Portrait © Donna Granata 1999
Douglas Malcolm Spaulding was born in Danielson, Connecticut in 1929. He was raised in the family home built by his father Jacob, a skilled carpenter. His mother Francis, a school teacher, bore seven children and instilled in Spaulding a passion for education that led to a successful career as a teacher and educational administrator.
Spaulding received his bachelor’s degree in English and Psychology from Pepperdine University in 1950, where he also developed a love of theater and the arts. He was active in the campus men’s choir and theatrical productions, and took advantage of the cultural events available in Los Angeles by ushering at the downtown theaters where opera and musical theater productions were staged.
Upon graduating from Pepperdine, Spaulding obtained his teaching credential and began his career in the Connecticut vocational school system. In 1956 he joined the Department of Defense School System (DoDSS) and moved to Yokohama, Japan to teach History at Nile C. Kinnick High School; thus began a 30-year career of teaching and school administration at U.S. military bases in Japan and other regions of the Far East.
Spaulding was married to Allie K. Grove in 1963. They raised two sons, David and Jonathan, and instilled in them a love for Japanese culture, language and the arts, and athletics. David and Jonathan both attended high schools in Japan under Spaulding’s supervision, and both subsequently attended UCSB and settled in the Santa Barbara area.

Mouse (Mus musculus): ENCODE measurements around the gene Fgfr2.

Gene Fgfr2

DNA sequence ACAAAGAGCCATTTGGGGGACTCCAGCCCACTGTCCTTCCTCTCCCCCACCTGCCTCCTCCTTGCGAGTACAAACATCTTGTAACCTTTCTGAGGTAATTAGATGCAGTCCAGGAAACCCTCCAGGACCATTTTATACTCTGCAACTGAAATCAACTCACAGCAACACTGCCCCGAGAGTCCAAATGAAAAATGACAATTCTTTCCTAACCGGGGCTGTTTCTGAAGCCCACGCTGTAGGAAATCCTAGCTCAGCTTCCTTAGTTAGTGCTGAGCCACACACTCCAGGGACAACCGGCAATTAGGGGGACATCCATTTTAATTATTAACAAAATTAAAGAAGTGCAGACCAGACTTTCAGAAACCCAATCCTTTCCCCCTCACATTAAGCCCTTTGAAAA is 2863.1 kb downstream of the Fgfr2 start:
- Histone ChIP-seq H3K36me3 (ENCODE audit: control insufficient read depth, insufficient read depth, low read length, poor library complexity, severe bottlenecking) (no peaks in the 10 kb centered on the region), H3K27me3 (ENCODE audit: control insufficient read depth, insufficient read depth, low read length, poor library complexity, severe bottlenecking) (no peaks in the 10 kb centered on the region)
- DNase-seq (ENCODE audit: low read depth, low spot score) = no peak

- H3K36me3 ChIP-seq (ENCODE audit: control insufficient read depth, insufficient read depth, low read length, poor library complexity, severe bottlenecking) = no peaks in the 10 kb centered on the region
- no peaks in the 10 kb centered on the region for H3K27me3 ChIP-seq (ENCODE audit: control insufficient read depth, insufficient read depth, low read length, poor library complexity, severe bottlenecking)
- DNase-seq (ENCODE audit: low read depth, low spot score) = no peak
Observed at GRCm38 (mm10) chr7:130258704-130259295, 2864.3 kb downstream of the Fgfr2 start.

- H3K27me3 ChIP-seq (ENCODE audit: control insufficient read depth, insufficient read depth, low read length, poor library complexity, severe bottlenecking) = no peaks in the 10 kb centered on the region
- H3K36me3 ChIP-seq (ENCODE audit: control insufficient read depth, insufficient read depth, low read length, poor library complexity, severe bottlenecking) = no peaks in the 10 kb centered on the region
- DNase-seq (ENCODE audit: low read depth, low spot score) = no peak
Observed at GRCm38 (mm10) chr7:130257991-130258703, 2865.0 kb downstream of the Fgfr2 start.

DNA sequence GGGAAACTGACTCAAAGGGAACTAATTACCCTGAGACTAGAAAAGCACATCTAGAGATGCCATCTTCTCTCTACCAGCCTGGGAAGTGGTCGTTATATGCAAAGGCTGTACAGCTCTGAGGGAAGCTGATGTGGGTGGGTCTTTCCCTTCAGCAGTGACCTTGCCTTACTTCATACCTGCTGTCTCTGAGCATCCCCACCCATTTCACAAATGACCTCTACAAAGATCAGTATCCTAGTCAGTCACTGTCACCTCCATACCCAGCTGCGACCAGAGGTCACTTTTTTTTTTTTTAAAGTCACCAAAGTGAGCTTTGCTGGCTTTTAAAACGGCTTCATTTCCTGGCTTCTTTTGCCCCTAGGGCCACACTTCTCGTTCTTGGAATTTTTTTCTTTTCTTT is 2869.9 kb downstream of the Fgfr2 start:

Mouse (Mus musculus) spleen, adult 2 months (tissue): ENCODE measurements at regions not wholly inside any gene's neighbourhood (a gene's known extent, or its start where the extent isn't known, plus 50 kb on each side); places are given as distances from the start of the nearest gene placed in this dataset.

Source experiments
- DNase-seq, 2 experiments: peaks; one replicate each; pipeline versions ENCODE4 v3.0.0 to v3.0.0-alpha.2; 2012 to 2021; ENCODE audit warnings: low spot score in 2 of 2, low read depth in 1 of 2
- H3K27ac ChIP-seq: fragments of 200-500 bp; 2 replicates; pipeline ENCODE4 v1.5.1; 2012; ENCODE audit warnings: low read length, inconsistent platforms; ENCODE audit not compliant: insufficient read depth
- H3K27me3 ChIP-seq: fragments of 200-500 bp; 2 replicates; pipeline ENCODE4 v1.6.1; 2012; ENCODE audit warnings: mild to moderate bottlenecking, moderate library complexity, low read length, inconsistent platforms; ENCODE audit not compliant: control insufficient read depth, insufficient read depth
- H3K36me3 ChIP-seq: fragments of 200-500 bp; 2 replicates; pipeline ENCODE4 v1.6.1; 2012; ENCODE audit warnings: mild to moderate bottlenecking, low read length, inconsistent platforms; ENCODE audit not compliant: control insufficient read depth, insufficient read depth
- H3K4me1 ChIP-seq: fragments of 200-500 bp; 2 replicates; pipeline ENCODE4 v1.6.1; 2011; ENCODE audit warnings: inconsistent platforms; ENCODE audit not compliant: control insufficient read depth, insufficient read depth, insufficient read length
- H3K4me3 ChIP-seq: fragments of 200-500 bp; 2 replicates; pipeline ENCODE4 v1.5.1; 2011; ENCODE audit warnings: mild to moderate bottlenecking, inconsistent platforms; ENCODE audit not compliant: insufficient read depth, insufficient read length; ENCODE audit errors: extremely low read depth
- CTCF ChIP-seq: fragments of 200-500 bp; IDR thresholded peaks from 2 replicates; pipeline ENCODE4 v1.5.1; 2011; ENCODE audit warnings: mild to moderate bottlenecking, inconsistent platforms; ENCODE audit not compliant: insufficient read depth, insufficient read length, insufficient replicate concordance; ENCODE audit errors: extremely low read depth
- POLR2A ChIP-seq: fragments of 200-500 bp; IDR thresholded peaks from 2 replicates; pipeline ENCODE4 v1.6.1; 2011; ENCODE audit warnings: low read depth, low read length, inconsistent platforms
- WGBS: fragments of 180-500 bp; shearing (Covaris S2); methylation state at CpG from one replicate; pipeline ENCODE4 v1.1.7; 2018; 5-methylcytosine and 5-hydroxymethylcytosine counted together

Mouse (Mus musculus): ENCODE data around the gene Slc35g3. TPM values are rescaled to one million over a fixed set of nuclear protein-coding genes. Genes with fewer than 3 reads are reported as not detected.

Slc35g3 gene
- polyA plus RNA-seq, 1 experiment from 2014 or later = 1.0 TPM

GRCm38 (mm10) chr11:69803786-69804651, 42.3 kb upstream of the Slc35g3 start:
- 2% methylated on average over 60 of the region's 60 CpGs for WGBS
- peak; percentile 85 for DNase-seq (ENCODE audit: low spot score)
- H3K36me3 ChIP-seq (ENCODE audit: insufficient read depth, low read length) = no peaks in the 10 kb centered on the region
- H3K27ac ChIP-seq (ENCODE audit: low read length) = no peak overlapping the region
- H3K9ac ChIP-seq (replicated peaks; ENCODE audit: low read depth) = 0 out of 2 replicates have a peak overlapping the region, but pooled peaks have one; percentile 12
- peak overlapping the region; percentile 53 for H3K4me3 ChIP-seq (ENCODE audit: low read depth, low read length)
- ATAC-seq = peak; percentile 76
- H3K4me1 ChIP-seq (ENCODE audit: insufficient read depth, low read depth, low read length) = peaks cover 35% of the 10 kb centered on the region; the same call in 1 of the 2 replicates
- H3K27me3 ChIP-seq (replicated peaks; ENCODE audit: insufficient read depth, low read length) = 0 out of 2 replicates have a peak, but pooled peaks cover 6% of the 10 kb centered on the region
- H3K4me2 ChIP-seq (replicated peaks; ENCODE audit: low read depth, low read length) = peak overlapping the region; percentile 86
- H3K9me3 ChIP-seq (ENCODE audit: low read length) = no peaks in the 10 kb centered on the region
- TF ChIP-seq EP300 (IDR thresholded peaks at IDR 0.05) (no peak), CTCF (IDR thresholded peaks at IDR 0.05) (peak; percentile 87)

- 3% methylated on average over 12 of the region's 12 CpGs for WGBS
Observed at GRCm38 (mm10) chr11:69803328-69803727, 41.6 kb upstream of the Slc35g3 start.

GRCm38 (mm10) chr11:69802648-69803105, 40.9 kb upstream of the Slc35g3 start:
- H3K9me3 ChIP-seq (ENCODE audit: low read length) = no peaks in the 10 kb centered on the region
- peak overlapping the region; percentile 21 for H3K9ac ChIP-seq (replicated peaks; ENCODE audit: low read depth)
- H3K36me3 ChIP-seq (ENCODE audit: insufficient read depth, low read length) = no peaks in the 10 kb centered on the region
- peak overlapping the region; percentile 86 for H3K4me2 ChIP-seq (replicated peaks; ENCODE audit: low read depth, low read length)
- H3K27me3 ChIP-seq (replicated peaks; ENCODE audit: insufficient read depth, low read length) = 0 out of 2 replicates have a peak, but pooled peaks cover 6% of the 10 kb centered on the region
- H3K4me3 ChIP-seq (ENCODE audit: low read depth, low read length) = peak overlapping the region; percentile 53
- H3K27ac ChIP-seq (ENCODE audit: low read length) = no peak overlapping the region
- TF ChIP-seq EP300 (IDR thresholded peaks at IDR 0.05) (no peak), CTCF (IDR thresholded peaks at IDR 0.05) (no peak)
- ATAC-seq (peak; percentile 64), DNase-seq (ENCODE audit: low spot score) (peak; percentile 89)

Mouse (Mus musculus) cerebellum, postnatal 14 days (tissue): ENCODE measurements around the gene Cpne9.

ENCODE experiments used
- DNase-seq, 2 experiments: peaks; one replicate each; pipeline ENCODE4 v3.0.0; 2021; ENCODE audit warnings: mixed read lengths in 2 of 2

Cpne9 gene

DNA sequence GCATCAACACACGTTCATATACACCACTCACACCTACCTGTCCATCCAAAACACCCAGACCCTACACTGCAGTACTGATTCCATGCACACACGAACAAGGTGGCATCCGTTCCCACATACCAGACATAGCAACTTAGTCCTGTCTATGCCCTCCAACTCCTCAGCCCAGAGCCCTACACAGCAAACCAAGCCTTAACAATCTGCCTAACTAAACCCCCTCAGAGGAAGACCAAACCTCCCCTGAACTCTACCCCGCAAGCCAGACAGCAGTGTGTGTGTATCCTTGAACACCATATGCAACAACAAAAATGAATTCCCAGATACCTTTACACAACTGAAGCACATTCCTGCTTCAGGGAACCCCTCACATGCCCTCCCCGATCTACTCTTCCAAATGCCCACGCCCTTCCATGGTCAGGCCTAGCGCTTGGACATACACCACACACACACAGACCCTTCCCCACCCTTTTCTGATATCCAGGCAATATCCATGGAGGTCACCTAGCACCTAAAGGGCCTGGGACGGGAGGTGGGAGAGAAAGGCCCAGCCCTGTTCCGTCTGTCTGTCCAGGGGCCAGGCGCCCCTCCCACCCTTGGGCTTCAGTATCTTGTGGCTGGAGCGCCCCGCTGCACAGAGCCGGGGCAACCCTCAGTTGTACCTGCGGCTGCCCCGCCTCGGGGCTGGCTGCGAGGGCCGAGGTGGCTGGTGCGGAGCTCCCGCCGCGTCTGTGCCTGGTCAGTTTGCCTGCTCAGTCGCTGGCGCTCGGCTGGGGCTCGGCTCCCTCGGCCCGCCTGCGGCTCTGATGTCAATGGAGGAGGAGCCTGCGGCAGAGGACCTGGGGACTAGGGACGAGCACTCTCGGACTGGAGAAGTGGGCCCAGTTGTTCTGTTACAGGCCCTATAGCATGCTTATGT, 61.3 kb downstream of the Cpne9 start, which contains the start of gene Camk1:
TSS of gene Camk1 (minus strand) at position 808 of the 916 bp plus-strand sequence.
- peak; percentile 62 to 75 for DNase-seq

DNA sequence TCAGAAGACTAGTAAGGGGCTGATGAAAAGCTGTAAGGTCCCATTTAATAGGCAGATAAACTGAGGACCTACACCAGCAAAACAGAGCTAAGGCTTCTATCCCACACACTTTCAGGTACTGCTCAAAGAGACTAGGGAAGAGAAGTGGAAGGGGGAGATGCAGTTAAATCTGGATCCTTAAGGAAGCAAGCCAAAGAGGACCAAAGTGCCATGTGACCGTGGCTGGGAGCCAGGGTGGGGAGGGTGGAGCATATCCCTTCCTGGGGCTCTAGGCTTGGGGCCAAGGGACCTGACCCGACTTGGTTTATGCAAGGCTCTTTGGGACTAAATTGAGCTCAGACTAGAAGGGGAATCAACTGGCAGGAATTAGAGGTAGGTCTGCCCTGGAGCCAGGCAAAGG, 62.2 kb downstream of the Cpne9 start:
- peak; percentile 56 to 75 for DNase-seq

Spaulding was promoted to assistant principal at Kinnick High School in 1958 and to principal in 1960. He served as principal at Kinnick and as coordinating principal for the other DoDSS schools in the region until 1980. He was a devoted educator and a strong believer in the power of education to bring positive and lasting change to the lives of his students. He introduced several innovative educational programs to the schools under his supervision, ranging from vocational programs to advanced college preparatory courses, and he was an active supporter and booster of the school’s athletic programs. During his tenure at Kinnick, he oversaw the education of thousands of students, and left lasting impressions on many; his life was enriched during retirement by the former students and colleagues who continued to correspond with him long after he left Kinnick.
During his time in Japan, Spaulding continued to be active in amateur theater productions, traveled extensively throughout the Orient, and actively collected Japanese antiques and art. He also developed his own considerable talents as a sculptor, collaborated with local Japanese artists in Yokohama and Tokyo, and staged several exhibitions of his works.
In 1980, he accepted the role of chief, executive services at DoDSS and moved to Okinawa, Japan; he was subsequently promoted to chief, education division in 1981. In these roles he traveled extensively throughout the Pacific region. He retired in 1987 and moved to Ventura, California.
After settling in Ventura, Spaulding devoted his energies to his family and his art. He continued to produce sculpture, drawings, and paintings in a wide variety of media and styles, and was very active in the Venture art scene. He collaborated with local artists and produced several local exhibitions of his works. He frequently contributed artworks to juried competitions in the Los Angeles region, won several awards and was profiled in several publications. His art was purchased by private and public collections. He also was active as a writer, hosted regular writers’ group meetings at his home in Ventura, and produced several novels.
Doug was an ardent believer in the importance of civic service and charity, and gave generously of his time and money to a wide variety of local and national organizations throughout his life. He was a regular volunteer and organizer at his voting precinct.
Doug Spaulding’s documentation took place in 1997. The FOTM Archive contains extensive information about this artist.